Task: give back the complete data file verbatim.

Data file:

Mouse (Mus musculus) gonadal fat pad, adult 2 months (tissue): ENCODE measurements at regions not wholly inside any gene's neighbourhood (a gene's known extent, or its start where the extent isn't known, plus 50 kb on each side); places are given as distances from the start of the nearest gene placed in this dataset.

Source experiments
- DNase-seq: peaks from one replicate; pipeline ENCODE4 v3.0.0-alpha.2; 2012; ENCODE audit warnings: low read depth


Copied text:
Mouse (Mus musculus) gonadal fat pad, adult 2 months (tissue): ENCODE measurements at regions not wholly inside any gene's neighbourhood (a gene's known extent, or its start where the extent isn't known, plus 50 kb on each side); places are given as distances from the start of the nearest gene placed in this dataset.

Source experiments
- DNase-seq: peaks from one replicate; pipeline ENCODE4 v3.0.0-alpha.2; 2012; ENCODE audit warnings: low read depth